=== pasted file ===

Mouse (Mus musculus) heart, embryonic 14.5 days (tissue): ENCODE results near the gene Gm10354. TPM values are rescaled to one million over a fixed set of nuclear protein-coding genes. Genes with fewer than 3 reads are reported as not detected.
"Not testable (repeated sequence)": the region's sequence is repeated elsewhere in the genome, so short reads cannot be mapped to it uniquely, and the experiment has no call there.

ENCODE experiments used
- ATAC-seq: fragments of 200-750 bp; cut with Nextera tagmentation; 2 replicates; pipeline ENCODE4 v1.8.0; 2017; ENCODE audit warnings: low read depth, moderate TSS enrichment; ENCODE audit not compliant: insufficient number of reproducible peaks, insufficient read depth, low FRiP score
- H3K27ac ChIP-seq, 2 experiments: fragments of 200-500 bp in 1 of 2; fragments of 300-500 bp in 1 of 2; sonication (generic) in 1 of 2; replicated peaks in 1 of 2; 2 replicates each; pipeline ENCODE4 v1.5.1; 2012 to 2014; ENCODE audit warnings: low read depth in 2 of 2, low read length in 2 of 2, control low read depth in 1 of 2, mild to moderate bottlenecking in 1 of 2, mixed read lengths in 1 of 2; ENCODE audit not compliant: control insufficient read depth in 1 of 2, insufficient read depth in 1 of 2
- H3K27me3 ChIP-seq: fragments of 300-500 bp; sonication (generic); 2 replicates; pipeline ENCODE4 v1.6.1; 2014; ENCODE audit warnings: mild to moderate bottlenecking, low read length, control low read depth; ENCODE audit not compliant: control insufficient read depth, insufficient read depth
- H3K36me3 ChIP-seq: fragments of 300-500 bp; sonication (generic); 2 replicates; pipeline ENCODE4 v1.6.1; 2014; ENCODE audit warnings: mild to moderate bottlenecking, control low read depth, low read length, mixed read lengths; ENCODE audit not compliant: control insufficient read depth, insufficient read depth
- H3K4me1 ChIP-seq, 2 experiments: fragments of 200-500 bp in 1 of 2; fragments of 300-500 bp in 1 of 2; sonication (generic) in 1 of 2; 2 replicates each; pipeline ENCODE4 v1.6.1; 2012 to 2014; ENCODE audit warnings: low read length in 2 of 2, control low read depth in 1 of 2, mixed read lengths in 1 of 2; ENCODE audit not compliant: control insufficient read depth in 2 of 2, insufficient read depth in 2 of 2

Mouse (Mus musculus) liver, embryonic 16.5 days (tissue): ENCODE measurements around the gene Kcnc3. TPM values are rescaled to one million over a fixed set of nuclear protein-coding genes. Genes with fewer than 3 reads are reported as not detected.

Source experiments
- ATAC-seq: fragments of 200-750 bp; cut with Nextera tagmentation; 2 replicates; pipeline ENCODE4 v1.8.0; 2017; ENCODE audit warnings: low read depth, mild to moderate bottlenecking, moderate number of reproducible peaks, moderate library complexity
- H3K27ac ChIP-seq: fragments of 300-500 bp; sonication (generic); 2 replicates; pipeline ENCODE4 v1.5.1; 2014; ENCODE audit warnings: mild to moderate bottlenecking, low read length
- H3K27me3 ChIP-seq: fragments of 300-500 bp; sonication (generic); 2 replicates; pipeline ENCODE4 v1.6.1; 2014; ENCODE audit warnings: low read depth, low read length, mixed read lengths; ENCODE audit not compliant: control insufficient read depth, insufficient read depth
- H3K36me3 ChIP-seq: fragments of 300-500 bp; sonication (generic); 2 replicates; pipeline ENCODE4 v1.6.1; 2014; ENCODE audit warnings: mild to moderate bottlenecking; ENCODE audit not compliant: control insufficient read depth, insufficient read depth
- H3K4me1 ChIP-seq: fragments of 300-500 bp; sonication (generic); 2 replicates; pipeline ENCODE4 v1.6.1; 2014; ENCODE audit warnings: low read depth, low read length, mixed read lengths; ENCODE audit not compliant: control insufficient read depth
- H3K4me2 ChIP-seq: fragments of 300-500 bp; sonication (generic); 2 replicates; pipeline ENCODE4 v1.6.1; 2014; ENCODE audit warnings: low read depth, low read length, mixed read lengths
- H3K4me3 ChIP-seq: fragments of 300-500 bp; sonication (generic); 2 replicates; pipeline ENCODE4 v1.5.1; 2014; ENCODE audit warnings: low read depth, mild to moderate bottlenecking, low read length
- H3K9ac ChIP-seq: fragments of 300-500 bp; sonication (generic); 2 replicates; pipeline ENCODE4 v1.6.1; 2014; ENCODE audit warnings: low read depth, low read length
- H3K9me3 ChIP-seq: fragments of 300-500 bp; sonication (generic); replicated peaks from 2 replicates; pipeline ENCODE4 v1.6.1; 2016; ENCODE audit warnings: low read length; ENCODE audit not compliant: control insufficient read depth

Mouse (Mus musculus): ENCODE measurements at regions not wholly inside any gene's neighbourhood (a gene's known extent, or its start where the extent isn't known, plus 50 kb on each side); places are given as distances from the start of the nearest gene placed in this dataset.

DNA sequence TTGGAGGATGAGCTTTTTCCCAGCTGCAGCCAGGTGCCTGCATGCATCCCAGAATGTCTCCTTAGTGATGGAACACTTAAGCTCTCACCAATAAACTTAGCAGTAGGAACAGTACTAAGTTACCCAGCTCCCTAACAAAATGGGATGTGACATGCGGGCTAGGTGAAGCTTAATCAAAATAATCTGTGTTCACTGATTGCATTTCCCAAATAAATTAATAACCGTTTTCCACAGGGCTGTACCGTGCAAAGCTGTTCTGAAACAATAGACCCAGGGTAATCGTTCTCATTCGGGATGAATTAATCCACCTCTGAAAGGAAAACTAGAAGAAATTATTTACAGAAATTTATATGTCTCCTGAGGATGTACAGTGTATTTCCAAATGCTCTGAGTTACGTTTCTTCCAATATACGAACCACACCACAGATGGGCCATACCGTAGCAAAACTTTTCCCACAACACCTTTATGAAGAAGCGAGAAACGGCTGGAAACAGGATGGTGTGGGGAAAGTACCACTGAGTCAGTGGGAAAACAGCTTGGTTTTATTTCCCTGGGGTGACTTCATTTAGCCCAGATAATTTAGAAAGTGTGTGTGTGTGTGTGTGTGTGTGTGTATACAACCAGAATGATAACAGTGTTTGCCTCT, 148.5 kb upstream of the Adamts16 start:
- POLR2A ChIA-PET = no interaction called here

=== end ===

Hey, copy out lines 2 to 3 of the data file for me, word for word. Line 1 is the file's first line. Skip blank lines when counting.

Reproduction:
"Not testable (repeated sequence)": the region's sequence is repeated elsewhere in the genome, so short reads cannot be mapped to it uniquely, and the experiment has no call there.

ENCODE experiments used